33 candidates apply to be the new Executive Director of Outreach, Engagement and Inclusion

Alexandra Conte/Catalyst
The search committee adjourns their first meeting after looking at possible candidates.

A search committee has begun to review the resumes of applicants who have applied for the new position of Executive Director of Outreach, Engagement and Inclusion. On Oct. 8 the initial meeting for the search committee convened at 8 a.m. in Cook Hall to discuss possible candidates. The committee consisted of second-year and President of the Black Student Union (BSU) Angelica Altman, Professor of Sociology Queen Zabriskie, Special Assistant to the President Suzanne Janney, Executive Director of the New College Foundation Maryanne Young, Assistant Program Director for the Counseling and Wellness Center (CWC) Duane Khan and Coordinator of Human Resources Darcy Wilson.

“Several students of color graduated last year and they mentioned when speaking at graduation that they graduated in spite of the institution, not because of the institution,” President Donal O’Shea said. These speeches appear to have been a large factor in O’Shea’s emphasis on finding the correct candidate to fill the position, as he wants to see change on an institutional level.

The search seeks to create a new position that operates on a larger scale than the former position of Director of Diversity and Inclusion. The Director of Diversity and Inclusion position was left open after Autumn Harrell left the role to take on the position of Assessment and Evaluation Coordinator in the Office of Institutional Research and Assessment at New College.

“We have tried a number of diversity positions at the college,” O’Shea said. “We have had some success in pieces. This time I want to put in a cabinet level position for diversity.”

O’Shea wants this position to have the ability to handle both academic and student affairs and other offices if necessary. O’Shea is not part of the search committee, but attended the start of the meeting to explain what he values in a candidate, as well as what responsibilities the position will have.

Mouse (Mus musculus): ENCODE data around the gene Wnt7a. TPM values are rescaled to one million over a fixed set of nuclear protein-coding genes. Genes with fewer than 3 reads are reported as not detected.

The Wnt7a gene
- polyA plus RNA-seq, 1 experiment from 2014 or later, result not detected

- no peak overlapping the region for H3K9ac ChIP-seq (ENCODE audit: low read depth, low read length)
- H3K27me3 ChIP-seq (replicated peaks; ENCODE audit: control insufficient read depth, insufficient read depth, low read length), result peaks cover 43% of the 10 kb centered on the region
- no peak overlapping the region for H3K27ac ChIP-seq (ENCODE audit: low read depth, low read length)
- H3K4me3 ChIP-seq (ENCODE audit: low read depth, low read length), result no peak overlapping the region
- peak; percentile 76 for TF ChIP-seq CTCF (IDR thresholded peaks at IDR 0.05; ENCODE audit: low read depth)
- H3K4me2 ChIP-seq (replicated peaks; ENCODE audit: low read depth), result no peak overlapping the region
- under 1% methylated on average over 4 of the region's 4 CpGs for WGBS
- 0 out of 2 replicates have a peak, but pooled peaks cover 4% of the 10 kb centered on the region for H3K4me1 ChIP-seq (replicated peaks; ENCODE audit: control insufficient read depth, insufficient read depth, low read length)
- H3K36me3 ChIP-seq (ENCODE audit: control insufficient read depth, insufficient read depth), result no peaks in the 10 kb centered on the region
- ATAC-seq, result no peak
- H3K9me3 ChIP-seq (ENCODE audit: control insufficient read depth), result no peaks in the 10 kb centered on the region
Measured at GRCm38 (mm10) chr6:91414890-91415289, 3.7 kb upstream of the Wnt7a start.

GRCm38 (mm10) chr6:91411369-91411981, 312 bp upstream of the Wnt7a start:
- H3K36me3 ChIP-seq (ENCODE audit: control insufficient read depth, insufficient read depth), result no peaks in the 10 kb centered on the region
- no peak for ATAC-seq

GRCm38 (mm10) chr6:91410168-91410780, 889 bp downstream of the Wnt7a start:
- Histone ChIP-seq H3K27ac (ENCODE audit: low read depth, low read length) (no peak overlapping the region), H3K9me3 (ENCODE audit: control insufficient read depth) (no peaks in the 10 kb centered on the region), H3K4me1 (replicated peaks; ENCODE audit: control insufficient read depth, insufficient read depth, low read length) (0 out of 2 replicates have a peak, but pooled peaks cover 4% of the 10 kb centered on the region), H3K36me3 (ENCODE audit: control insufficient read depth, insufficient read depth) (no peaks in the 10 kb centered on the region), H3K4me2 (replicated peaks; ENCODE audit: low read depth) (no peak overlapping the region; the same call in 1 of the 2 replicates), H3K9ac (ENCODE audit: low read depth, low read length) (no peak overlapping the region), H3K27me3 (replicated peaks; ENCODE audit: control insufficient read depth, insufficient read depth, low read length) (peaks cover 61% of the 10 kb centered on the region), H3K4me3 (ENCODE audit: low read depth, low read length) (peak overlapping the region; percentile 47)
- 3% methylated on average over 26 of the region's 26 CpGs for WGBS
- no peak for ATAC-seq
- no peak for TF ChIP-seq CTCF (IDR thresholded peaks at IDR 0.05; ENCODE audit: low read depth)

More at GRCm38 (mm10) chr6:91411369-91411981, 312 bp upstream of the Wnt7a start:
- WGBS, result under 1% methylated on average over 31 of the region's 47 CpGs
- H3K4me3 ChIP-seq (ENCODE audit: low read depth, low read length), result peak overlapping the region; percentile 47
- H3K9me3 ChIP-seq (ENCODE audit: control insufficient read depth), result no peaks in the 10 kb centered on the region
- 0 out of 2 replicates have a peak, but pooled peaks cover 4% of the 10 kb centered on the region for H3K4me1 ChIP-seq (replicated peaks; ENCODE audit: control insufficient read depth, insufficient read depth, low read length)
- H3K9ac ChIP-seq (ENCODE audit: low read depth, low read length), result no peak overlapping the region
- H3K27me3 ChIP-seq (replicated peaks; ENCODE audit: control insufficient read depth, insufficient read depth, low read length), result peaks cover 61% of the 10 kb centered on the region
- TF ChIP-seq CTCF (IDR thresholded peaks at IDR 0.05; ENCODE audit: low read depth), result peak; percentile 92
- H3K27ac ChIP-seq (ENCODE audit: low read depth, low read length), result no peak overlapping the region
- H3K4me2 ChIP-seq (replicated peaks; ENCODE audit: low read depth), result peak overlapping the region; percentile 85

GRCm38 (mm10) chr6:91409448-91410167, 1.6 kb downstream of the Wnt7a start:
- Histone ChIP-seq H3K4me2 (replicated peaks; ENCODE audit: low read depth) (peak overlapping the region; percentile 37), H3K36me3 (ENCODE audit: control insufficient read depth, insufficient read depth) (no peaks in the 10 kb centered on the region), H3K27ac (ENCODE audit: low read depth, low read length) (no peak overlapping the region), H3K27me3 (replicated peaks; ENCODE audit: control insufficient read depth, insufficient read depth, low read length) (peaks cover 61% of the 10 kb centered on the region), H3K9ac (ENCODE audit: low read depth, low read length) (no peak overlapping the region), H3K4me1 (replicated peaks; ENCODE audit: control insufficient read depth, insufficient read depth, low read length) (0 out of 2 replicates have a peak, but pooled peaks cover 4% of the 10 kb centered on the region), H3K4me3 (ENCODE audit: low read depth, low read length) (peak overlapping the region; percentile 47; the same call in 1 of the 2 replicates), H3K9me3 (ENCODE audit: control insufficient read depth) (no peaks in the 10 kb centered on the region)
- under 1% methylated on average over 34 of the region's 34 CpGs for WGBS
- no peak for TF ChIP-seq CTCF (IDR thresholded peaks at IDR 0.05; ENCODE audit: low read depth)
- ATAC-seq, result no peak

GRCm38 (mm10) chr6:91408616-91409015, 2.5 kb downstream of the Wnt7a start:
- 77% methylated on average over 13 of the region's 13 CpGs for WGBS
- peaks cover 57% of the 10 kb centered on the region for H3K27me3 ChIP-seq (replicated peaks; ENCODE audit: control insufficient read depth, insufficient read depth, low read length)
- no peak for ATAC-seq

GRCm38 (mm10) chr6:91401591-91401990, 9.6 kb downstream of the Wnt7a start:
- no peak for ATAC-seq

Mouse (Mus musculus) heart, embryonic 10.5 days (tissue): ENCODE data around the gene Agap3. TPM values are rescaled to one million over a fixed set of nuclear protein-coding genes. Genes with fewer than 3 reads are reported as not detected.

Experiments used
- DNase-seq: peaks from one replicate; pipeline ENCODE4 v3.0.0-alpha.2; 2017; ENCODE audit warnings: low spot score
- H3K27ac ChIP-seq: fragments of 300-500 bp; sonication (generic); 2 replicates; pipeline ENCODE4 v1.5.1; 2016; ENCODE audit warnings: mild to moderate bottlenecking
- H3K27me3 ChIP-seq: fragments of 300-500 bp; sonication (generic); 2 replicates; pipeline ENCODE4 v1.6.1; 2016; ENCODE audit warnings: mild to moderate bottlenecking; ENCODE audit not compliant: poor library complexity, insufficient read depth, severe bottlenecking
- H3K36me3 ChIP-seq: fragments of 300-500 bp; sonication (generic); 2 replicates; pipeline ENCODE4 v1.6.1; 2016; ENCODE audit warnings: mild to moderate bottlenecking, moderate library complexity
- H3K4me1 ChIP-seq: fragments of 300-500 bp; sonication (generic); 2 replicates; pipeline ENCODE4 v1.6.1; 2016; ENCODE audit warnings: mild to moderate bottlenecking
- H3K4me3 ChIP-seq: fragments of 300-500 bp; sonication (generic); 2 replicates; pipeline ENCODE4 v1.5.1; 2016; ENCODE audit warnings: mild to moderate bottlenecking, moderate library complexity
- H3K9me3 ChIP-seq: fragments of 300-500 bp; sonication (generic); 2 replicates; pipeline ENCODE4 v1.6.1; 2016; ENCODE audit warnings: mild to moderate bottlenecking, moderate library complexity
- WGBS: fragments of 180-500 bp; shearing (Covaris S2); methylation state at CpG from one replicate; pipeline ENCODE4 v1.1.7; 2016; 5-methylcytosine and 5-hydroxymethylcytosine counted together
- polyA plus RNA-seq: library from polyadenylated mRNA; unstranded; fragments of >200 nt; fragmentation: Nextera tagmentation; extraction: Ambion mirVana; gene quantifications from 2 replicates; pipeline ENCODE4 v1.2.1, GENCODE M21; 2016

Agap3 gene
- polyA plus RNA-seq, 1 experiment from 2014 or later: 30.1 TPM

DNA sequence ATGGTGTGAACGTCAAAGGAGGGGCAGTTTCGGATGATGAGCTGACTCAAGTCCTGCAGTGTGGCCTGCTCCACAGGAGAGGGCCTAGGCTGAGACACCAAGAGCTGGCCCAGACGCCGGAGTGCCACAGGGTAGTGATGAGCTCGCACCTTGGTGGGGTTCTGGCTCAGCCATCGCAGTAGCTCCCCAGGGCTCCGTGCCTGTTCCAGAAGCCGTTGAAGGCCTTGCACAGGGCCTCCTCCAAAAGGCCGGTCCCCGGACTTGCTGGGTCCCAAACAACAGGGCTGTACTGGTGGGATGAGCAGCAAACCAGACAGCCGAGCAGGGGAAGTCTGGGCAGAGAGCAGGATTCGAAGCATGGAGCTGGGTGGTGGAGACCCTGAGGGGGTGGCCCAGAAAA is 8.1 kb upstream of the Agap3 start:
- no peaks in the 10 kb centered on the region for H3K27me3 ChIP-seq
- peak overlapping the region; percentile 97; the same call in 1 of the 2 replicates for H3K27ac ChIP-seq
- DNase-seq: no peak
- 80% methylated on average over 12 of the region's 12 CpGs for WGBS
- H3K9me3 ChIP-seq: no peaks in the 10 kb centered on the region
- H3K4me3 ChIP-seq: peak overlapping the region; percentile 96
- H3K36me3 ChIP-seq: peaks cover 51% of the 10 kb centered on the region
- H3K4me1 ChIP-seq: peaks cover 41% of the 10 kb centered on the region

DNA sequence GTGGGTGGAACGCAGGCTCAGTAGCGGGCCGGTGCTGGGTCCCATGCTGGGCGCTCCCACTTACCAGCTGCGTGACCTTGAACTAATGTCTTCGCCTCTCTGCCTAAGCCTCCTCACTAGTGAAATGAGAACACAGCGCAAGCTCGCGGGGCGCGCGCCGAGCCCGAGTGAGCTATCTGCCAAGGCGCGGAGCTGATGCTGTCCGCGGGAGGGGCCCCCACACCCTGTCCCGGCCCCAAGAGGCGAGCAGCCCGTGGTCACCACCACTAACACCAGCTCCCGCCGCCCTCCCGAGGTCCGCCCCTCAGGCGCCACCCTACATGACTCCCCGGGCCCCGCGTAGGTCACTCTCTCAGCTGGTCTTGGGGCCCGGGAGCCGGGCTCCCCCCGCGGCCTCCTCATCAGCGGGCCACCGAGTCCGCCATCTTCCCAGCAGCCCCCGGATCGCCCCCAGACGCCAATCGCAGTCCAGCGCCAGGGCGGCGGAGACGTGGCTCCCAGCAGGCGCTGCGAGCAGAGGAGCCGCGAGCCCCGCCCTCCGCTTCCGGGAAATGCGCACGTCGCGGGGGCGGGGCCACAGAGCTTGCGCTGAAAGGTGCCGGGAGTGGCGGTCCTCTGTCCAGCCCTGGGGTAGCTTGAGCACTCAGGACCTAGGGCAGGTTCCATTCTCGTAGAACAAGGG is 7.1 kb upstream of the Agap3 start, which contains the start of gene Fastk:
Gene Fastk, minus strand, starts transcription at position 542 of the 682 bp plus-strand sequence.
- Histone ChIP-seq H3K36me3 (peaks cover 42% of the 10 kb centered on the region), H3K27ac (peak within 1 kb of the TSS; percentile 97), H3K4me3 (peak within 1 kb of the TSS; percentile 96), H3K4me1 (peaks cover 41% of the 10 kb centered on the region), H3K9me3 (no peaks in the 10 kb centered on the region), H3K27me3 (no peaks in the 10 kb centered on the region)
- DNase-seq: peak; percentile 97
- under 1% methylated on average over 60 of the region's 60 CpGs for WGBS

“Don’t cross people off because of what they ask for pay,” O’Shea said to the committee. “I’ll cross that bridge when it comes to it. It isn’t ‘sky’s the limit,’ but I’ll negotiate it [with the candidates]. Just get me someone good.”

O’Shea is taking the hiring for the position seriously. He expects candidates to be academics with a wide breadth of experience. He wants at least three candidates to be brought on campus for interviews. O’Shea is willing to make time in his schedule to travel and interview candidates if need be.

Even though the applicant pool is comprised of 33 individuals, O’Shea believes it is better to have a failed search than to pick someone from the pool who is not right for the position.

The committee will reconvene at a later date to narrow down the applicants. They plan to review their top 10 or fewer candidates in the next meeting. They expect to go over their top candidates for the job, and hope to see their individual candidate choices overlap. They will discuss their choices and vote on which applicants will be interviewed.

Candidates who make the cut will be interviewed through Skype. During this time the committee will ask the applicant questions to evaluate their potential for this position.

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